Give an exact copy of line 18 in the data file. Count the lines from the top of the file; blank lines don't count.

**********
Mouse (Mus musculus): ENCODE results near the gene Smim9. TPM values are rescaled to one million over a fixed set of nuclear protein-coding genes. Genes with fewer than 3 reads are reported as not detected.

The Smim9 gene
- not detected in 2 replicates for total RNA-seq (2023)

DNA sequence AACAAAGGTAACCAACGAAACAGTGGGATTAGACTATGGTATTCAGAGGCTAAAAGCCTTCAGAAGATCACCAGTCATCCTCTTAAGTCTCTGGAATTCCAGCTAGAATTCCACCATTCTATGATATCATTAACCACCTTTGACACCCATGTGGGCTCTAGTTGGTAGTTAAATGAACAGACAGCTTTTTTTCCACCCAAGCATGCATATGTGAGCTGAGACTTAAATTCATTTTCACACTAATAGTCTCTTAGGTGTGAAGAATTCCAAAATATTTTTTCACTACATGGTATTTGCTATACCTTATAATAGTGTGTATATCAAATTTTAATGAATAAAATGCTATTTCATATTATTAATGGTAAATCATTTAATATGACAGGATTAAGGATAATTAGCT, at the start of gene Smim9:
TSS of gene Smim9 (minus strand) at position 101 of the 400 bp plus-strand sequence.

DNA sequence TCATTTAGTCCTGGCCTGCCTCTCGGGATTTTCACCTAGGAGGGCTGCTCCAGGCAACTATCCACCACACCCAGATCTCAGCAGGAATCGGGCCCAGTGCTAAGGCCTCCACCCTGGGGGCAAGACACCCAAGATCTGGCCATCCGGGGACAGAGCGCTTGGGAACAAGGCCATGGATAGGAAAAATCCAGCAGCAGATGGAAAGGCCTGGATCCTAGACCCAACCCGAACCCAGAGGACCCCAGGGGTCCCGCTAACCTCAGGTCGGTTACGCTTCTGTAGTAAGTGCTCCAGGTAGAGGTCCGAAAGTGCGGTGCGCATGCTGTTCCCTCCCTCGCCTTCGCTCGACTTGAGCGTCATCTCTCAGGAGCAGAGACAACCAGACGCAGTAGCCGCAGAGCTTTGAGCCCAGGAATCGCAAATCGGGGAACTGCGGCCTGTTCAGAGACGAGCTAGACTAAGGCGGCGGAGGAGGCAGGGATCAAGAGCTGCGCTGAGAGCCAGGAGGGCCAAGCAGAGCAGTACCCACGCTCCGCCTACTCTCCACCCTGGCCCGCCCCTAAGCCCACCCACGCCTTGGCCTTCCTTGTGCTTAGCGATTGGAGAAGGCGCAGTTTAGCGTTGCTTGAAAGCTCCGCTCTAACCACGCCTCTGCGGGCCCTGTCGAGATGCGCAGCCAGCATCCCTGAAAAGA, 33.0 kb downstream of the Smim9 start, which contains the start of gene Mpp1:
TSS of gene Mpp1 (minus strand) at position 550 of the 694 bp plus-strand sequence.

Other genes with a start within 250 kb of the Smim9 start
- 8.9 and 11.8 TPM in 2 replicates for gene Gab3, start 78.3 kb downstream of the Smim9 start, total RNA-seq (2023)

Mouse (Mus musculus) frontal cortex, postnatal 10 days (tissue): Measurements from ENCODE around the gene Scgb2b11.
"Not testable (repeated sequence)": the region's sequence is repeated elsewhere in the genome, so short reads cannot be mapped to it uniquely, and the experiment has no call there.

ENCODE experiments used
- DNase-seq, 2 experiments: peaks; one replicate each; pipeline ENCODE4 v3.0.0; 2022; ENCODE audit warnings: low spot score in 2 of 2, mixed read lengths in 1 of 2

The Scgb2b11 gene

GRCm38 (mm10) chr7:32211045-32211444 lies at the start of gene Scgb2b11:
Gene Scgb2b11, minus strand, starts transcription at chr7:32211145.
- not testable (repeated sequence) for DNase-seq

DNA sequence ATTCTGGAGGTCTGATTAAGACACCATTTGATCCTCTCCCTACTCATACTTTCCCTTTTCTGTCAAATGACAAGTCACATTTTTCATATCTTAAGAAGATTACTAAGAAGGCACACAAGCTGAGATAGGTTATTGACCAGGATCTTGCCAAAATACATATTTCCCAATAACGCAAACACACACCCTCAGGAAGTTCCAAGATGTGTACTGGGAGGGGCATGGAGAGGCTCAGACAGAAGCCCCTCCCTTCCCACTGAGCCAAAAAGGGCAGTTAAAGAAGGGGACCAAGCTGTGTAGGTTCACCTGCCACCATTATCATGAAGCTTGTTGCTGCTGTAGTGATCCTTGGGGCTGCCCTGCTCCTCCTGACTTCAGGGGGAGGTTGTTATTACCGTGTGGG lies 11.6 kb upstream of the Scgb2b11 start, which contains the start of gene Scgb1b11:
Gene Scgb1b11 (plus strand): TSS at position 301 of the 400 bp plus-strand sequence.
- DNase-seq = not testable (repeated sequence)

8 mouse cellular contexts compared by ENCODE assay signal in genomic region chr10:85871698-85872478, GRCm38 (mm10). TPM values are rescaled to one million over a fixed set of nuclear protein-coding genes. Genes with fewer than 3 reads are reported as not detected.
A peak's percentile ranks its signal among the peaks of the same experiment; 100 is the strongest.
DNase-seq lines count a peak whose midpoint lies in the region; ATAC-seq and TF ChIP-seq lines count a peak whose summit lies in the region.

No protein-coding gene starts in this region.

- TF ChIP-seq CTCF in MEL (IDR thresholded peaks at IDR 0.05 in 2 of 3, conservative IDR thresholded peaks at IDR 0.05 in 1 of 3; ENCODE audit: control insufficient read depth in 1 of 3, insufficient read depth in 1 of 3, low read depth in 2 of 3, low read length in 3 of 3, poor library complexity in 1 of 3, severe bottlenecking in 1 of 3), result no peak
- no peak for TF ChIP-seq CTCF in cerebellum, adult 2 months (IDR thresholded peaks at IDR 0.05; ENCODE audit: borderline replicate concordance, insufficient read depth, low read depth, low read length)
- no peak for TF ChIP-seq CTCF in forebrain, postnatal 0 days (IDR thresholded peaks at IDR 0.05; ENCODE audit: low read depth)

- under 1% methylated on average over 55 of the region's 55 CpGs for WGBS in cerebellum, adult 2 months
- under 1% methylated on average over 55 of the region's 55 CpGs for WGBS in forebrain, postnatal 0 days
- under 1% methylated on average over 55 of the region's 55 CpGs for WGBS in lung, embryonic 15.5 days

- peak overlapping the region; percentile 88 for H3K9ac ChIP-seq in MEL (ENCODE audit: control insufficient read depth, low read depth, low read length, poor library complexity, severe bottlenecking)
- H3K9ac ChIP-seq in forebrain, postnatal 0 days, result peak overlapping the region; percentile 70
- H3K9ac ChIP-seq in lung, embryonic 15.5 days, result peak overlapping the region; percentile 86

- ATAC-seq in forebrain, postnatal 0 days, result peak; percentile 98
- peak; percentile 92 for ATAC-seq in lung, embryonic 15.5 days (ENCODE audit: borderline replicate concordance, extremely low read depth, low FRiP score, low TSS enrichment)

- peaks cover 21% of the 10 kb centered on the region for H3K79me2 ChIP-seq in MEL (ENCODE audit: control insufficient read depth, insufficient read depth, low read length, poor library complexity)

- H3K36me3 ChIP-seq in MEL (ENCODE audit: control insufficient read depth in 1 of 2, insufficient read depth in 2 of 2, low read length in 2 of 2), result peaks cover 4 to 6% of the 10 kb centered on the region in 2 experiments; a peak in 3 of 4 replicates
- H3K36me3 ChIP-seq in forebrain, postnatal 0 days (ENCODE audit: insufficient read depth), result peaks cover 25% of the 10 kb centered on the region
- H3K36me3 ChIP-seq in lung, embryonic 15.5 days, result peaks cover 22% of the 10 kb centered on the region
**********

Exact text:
DNA sequence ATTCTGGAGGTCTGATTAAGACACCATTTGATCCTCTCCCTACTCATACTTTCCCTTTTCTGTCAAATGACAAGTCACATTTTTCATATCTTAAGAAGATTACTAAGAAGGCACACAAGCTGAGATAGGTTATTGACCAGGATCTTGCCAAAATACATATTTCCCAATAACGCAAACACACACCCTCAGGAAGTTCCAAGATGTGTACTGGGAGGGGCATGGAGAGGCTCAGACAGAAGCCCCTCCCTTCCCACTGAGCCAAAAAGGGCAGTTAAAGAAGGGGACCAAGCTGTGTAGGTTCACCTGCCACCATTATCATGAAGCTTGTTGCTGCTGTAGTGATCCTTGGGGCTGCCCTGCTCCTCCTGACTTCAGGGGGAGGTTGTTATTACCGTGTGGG lies 11.6 kb upstream of the Scgb2b11 start, which contains the start of gene Scgb1b11: